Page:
Wednesday, May 15, 2013

Dissecting The Spin: A Look At Guv's Latest Fund-Raising Letter, Plus: Driver's License Issue Fading? And: Labor Leader Says Dems Should Stop Infighting Over Corporate Tax Cut 

Governor Martinez may have a skimpy legislative record to campaign on next year, but while the Dems try to figure out who would be a good nominee, the Guv's spin machine is in full gear, doing its best to put some meat on Susana's legislative bones. Here are some statements from her latest fund-raising letter, along with blog analysis:

This session, we did something many thought impossible--we cut taxes and passed what they are calling the most significant tax reform in a generation.

Who are "they?"

The New Mexico Jobs Package cuts the business tax rate from 7.6 percent to 5.9 percent. That rate makes us much more competitive and will help grow jobs.

Okay, so should we expect in November of 2014 (election time) to have had a bunch of new corporations locate here? And if they haven't, should we then repeal the corporate income tax cut?

But we still have a lot of work left to do. The majority Democrats in the legislature continued the failed practice of giving driver’s licenses to illegal immigrants. This is a dangerous law and I will continue to fight to repeal it.

See our report below on how more states are actually liberalizing driver's license laws for undocumented immigrants.

In a little over two years, we have accomplished a great deal: In a bipartisan manner, we eliminated the largest structural budget deficit in state history--without raising taxes.

What "structural deficit" might that be? Much of the shortfall was tackled by Governor Richardson and the Legislature before Susana took office--and it included a tax increase. Also, we see Susana is no longer calling the structural deficit "$450 million." Is that because the claim can't be backed up?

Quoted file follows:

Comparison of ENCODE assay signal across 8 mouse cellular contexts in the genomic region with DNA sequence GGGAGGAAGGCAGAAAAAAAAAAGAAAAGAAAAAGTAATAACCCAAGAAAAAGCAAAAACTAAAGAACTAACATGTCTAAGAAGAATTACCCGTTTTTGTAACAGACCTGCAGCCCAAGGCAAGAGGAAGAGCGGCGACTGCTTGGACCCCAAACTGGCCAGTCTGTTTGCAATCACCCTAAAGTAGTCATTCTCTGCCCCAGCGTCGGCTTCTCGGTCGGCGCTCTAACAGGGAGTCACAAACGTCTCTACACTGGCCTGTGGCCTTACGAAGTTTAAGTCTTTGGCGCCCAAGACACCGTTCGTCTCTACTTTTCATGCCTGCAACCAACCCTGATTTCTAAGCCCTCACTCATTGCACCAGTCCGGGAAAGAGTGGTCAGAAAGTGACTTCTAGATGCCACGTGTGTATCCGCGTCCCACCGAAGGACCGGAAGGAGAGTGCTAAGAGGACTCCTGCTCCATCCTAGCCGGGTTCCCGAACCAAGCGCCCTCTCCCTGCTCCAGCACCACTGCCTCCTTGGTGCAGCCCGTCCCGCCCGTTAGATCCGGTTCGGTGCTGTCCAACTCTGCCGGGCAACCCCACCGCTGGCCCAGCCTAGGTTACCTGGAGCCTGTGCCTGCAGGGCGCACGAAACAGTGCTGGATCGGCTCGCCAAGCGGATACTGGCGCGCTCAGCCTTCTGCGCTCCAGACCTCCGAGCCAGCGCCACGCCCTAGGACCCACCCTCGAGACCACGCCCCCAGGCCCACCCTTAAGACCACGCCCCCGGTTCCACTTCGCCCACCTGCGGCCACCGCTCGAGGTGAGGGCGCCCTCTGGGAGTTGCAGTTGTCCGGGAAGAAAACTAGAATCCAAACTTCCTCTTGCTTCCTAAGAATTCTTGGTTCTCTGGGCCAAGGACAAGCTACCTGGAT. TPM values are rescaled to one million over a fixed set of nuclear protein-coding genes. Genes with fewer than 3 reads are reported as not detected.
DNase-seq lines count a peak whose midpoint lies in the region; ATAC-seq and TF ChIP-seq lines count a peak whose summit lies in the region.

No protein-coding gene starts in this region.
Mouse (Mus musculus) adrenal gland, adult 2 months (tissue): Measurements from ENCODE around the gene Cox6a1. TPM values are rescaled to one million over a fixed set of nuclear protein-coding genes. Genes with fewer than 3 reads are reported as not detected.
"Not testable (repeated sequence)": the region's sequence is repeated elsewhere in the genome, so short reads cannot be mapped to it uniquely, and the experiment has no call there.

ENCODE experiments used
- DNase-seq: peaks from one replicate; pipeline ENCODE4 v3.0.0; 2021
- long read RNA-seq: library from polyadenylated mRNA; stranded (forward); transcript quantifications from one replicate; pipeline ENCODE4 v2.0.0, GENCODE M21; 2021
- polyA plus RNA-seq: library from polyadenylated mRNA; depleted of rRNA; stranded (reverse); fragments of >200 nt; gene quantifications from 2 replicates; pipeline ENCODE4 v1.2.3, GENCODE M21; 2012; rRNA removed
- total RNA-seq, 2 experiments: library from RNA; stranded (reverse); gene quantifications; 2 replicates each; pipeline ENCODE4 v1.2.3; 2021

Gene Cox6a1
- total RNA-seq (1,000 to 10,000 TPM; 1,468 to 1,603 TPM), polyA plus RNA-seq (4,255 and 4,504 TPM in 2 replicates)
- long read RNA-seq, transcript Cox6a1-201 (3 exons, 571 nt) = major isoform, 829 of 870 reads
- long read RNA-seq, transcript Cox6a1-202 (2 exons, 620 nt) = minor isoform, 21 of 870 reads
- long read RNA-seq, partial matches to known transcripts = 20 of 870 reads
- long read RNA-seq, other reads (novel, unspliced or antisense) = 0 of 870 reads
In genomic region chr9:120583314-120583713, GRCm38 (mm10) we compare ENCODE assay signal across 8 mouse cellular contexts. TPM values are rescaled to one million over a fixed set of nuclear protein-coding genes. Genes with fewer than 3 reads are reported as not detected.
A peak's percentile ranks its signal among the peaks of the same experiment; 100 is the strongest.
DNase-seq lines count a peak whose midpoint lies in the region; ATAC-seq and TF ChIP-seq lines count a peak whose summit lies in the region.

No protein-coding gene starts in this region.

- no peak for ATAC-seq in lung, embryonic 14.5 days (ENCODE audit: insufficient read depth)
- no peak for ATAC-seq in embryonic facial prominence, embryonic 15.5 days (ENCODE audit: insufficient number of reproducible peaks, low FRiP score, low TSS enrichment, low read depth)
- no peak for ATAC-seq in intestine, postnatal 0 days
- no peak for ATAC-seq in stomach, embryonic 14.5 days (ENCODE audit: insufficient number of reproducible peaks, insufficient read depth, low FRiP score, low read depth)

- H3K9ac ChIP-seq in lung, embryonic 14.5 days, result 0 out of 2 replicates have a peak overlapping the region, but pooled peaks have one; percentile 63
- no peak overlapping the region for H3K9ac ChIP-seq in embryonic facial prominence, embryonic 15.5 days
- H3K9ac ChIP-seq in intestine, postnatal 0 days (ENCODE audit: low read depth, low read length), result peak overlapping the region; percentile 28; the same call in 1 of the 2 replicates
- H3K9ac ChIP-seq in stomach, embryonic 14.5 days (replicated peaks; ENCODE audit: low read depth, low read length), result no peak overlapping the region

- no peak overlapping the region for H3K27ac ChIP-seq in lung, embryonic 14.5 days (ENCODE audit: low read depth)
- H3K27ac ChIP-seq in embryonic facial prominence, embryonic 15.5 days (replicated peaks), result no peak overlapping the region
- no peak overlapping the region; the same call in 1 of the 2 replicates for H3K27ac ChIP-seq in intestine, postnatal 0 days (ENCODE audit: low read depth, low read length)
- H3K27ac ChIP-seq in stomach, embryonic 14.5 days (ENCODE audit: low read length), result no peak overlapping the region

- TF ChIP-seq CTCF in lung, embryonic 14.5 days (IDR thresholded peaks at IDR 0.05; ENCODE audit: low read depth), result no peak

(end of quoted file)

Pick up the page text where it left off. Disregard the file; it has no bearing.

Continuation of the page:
(The Governor) provided A-B-C-D or F letter grades for public schools. Cut Governor’s office staff, fired chefs and cut Governor’s residence budget by 55%, and sold the state’s luxury jet. Allowed pensions to be taken from corrupt elected officials convicted of corruption. Prohibited corrupt individuals from contracting with the state.

Okay, those may not be all that earth shaking, but they at least they are accurate.


We took a look at our 2010 Election Eve column regarding Martinez's likely win and we have to say so far it has played out pretty much as we expected and predicted: From that Nov. 1, 2010 blog:

If she wins, as the polls indicate she will, Martinez, at least for her first two years, will be in charge of downsizing state government while not dismantling the safety net that is essential to hundreds of thousands citizens in one of the nation's most poverty-ridden states. That sounds more painful than bold, but pain doesn't make a very good campaign slogan.


The big diversion the Governor has put before the public for three years is her quest to repeal the issuance of driver's licenses for undocumented immigrants. Her political team has attempted to demonize Dem legislators who oppose the repeal, but the times they are a changin' and we wonder if the repeal issue will have legs beyond the Republican base as we approach the '14 campaign.

The news:

Gone are the days when New Mexico and Washington were the only states to issue driver's licenses to immigrants in the country illegally. Last week, the governors of Oregon and Maryland signed bills that will allow residents without proof of immigration status to obtain driver's licenses. Illinois authorized a driver's license law for illegal immigrants earlier this year. 

Colorado legislators approved a similar bill, though no Republicans voted for it. Colorado's governor, Democrat John Hickenlooper, has not said whether he will sign the bill...Rhode Island, Connecticut and Washington, D.C., are considering expanding their driver's license laws to include those without proof of immigration status.

Martinez has tried and failed in three legislative sessions and one special session to repeal the licenses. She appeared to be eying a compromise on the issue before the '13 session, but it didn't happen.